Prioritized risk can then be assessed through appropriate means which may include controls, monitoring or auditing.  Depending on the risk involved, external auditing or further assessment may be appropriate.  Deficiencies in controls can be identified and a “gap analysis” can be performed.  This leads to an appropriate corrective action being taken to address any identified gaps.  Corrective actions may include the adoption of policies and procedures, disciplinary actions, self reporting, subject area training, and other appropriate activities given all of the facts and circumstances.

compliance attorney ccep

The compliance program establishes the process in which assessment takes place.  The program establishes the ground rules for the assessment and remediation of risk.  The program helps assure that the process sis uniform and systematic.

Some of the elements that should be included in assessing risks under the anti-bribery and corruption laws of various countries will be covered in subsequent posts.
John Fisher is a certified in corporate compliance and ethics (CCEP) and is an attorney with the Ruder Ware law firm.

Compliance Issues Using Third Party Contractors

Monday, April 29th, 2013

Compliance Issues When Using Third Parties

Global Compliance 

Global Third Party ComplianceThird party actions taken on your behalf are to a significant extent as much as your responsibility as actions taken by your employees.  As such, it is necessary for all parties involved at every level of the transportation and relocation industry to establish effective processes to govern and direct appropriate activities that are conducted on their behalf.

Expectation is that you know the identity of third parties, that you have a process in place to screen third parties, and that you retain control over the activities that they conduct on your behalf.

Your concerns should be raised and special care taken in cases where you do not know who you are doing business with, you use geographically dispersed contractors, you work in different cultures (particularly high risk cultures), and

Know Who You Do Business With

Maintain a database of third parties who you do business with.  The database should include information on the applicable contractor and the process that was followed to conduct due diligence.

Risk Assessment of Third Parties

You should have a system in place to identify the third parties who present the most risk.  Risk factors may include geographic high risk areas (Transparency International Competition index).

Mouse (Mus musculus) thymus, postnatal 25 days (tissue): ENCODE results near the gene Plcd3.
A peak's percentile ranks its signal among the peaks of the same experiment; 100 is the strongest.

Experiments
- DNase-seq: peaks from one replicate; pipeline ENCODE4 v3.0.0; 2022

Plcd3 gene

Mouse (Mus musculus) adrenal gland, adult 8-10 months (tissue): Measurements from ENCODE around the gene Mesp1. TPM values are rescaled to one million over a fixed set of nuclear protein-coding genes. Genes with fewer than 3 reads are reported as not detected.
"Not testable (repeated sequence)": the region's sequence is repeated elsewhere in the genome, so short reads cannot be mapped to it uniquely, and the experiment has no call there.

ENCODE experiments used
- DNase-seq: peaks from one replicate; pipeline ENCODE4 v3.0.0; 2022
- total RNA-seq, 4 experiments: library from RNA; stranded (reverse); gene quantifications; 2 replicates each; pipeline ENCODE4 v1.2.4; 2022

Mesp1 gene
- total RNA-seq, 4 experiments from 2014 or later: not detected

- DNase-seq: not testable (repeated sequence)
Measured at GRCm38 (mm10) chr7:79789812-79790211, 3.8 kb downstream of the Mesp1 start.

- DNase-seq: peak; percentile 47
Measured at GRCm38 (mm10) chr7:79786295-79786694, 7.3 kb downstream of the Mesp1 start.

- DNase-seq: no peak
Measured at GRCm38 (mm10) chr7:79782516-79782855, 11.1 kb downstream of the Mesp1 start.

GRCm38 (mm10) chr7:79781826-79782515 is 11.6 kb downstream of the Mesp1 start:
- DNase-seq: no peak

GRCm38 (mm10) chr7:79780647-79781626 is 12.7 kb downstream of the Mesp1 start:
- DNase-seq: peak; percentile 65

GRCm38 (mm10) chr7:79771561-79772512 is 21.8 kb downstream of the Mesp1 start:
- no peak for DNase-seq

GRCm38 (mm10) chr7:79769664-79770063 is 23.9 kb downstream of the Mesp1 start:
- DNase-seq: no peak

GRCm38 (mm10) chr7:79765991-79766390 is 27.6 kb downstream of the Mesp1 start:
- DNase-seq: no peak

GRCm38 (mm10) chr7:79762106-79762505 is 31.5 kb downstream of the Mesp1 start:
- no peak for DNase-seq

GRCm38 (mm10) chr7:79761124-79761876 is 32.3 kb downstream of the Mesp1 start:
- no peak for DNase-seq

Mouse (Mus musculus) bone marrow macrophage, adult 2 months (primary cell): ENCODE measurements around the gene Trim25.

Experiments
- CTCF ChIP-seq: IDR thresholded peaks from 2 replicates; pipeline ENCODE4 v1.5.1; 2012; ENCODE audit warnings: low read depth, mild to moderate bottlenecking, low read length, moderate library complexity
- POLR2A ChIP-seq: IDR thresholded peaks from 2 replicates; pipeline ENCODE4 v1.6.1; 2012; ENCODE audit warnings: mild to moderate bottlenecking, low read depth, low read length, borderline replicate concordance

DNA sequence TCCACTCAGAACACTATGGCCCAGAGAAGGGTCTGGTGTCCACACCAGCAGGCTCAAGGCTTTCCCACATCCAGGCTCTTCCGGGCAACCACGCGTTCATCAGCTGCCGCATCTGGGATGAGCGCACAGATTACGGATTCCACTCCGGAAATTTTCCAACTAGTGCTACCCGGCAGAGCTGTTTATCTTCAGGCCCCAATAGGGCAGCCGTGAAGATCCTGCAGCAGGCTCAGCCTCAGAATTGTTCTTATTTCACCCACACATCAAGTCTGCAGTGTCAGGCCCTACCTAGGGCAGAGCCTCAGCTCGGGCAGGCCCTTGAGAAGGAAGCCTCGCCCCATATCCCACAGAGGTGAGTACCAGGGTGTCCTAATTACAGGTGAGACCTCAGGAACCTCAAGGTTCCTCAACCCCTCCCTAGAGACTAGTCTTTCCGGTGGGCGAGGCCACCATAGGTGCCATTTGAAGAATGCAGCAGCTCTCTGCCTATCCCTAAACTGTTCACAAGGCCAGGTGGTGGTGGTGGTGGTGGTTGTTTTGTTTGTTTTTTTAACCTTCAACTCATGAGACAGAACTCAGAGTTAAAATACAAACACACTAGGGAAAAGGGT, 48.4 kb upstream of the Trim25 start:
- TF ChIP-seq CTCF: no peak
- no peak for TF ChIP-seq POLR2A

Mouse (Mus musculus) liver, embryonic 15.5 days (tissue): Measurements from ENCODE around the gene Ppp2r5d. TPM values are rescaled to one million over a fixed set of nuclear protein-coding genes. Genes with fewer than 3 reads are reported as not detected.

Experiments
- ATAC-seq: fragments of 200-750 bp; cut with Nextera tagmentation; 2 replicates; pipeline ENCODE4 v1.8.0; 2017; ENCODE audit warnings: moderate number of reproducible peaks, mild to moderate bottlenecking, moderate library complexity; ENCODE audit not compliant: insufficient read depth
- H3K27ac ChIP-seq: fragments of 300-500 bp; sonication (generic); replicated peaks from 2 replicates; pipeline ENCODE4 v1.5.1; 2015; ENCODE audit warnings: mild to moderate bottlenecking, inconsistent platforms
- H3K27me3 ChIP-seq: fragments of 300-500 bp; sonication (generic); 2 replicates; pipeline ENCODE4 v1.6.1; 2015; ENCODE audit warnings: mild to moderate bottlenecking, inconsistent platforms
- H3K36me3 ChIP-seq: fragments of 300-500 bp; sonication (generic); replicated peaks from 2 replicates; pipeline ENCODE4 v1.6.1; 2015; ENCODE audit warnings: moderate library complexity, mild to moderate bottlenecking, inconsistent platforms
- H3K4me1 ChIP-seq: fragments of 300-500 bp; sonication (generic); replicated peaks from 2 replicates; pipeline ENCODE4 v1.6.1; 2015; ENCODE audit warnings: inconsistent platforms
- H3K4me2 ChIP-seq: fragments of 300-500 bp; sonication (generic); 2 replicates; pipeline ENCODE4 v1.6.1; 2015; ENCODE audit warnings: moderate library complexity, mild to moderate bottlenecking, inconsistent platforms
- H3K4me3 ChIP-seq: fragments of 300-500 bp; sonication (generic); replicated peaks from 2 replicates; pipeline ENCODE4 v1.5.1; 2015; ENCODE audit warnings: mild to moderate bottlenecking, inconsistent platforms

Incorporate Due Diligence

Adopt a process for selection of third party contractors based on risk.  Your system should categorize the level of risk that is presented by each subcontractor.

Written Contracts

Written contracts that set forth expectations and standards for third parties must be put in place.

Responsible Individual

One individual with your organization should be designated as being responsible for managing the third party

Be Guided by Red Flags

You should create a list of “red flags” that will alert you to existence of facts that suggest that there may be a higher degree of risk with a specific subcontractor.

Foreign Corrupt Practices Act Summarized

Thursday, April 18th, 2013

FCPA Summary ComplianceThe  as amended by the International Anti-bribery and Fair Competition Act of 1998 (collectively, “FCPA”) was enacted to prohibit bribes and other illegal payments to officials of a foreign government, public international organization or foreign political party by American companies and by foreign persons present in the United States to obtain or retain business or to secure any improper advantage. The FCPA is part of the Securities and Exchange Act of 1934 and contains provisions concerning record keeping and accounting as well as penalties for violations.

The accounting provisions require companies to keep detailed books, records and accounts accurately reflecting corporate payments and transactions. They also require such companies to institute and maintain internal accounting control systems that would assure management’s control over the company’s assets. The prohibited payments (antibribery) provisions are designed to prohibit U.S. citizens and companies and foreign persons present in the United States from using the mails or any instrumentality of interstate commerce corruptly in furtherance of an offer, payment or promise to pay or give anything of value to officials of a foreign government, public international  organization or foreign political party, or (with knowledge or belief that it will go to someone in any such class of recipients) to any person for purposes of influencing official acts (including failures to act) in order to assist in obtaining or retaining business or to  secure any improper advantage.

John H. Fisher

Health Care Counsel
Ruder Ware, L.L.S.C.
500 First Street, Suite 8000
P.O. Box 8050
Wausau, WI 54402-8050

Tel 715.845.4336
Fax 715.845.2718

Ruder Ware is a member of Meritas Law Firms Worldwide